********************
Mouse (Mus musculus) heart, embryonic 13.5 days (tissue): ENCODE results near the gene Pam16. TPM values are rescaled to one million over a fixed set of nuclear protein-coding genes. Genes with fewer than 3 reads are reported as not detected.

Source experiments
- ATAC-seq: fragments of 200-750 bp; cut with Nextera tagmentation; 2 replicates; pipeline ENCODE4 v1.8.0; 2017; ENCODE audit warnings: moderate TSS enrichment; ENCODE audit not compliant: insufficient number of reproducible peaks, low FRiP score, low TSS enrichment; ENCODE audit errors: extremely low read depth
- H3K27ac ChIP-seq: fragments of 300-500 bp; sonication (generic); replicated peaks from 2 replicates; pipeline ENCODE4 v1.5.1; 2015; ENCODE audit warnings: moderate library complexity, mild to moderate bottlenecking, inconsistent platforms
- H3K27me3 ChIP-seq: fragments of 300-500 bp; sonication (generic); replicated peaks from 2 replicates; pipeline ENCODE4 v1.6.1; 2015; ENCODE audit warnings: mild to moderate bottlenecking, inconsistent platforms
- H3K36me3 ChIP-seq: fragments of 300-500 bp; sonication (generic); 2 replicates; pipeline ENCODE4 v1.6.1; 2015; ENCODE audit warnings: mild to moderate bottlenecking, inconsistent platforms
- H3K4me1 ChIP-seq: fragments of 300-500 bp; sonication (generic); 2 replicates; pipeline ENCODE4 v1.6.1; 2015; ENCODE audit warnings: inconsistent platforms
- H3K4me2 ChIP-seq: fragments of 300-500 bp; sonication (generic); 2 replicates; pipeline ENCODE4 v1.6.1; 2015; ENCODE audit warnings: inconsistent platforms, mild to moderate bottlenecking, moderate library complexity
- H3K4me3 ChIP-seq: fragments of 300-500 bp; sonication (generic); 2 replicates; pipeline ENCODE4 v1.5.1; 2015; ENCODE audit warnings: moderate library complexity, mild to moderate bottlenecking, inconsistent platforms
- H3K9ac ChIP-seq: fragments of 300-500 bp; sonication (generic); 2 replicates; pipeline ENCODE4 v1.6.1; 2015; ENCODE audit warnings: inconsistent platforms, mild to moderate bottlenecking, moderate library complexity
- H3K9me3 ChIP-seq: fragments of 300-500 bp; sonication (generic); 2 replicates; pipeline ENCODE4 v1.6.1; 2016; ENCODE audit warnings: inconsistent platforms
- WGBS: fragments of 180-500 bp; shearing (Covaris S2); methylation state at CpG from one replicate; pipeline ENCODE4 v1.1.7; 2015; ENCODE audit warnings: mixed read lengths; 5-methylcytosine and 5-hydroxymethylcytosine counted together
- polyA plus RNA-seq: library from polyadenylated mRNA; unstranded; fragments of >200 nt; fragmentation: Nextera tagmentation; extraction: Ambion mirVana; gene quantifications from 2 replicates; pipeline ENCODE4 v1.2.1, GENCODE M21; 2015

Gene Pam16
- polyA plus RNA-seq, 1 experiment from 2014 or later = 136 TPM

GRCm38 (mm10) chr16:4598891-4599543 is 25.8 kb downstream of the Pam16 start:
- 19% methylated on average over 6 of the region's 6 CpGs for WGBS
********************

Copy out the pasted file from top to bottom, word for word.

Mouse (Mus musculus) heart, embryonic 13.5 days (tissue): ENCODE results near the gene Pam16. TPM values are rescaled to one million over a fixed set of nuclear protein-coding genes. Genes with fewer than 3 reads are reported as not detected.

Source experiments
- ATAC-seq: fragments of 200-750 bp; cut with Nextera tagmentation; 2 replicates; pipeline ENCODE4 v1.8.0; 2017; ENCODE audit warnings: moderate TSS enrichment; ENCODE audit not compliant: insufficient number of reproducible peaks, low FRiP score, low TSS enrichment; ENCODE audit errors: extremely low read depth
- H3K27ac ChIP-seq: fragments of 300-500 bp; sonication (generic); replicated peaks from 2 replicates; pipeline ENCODE4 v1.5.1; 2015; ENCODE audit warnings: moderate library complexity, mild to moderate bottlenecking, inconsistent platforms
- H3K27me3 ChIP-seq: fragments of 300-500 bp; sonication (generic); replicated peaks from 2 replicates; pipeline ENCODE4 v1.6.1; 2015; ENCODE audit warnings: mild to moderate bottlenecking, inconsistent platforms
- H3K36me3 ChIP-seq: fragments of 300-500 bp; sonication (generic); 2 replicates; pipeline ENCODE4 v1.6.1; 2015; ENCODE audit warnings: mild to moderate bottlenecking, inconsistent platforms
- H3K4me1 ChIP-seq: fragments of 300-500 bp; sonication (generic); 2 replicates; pipeline ENCODE4 v1.6.1; 2015; ENCODE audit warnings: inconsistent platforms
- H3K4me2 ChIP-seq: fragments of 300-500 bp; sonication (generic); 2 replicates; pipeline ENCODE4 v1.6.1; 2015; ENCODE audit warnings: inconsistent platforms, mild to moderate bottlenecking, moderate library complexity
- H3K4me3 ChIP-seq: fragments of 300-500 bp; sonication (generic); 2 replicates; pipeline ENCODE4 v1.5.1; 2015; ENCODE audit warnings: moderate library complexity, mild to moderate bottlenecking, inconsistent platforms
- H3K9ac ChIP-seq: fragments of 300-500 bp; sonication (generic); 2 replicates; pipeline ENCODE4 v1.6.1; 2015; ENCODE audit warnings: inconsistent platforms, mild to moderate bottlenecking, moderate library complexity
- H3K9me3 ChIP-seq: fragments of 300-500 bp; sonication (generic); 2 replicates; pipeline ENCODE4 v1.6.1; 2016; ENCODE audit warnings: inconsistent platforms
- WGBS: fragments of 180-500 bp; shearing (Covaris S2); methylation state at CpG from one replicate; pipeline ENCODE4 v1.1.7; 2015; ENCODE audit warnings: mixed read lengths; 5-methylcytosine and 5-hydroxymethylcytosine counted together
- polyA plus RNA-seq: library from polyadenylated mRNA; unstranded; fragments of >200 nt; fragmentation: Nextera tagmentation; extraction: Ambion mirVana; gene quantifications from 2 replicates; pipeline ENCODE4 v1.2.1, GENCODE M21; 2015

Gene Pam16
- polyA plus RNA-seq, 1 experiment from 2014 or later = 136 TPM

GRCm38 (mm10) chr16:4598891-4599543 is 25.8 kb downstream of the Pam16 start:
- 19% methylated on average over 6 of the region's 6 CpGs for WGBS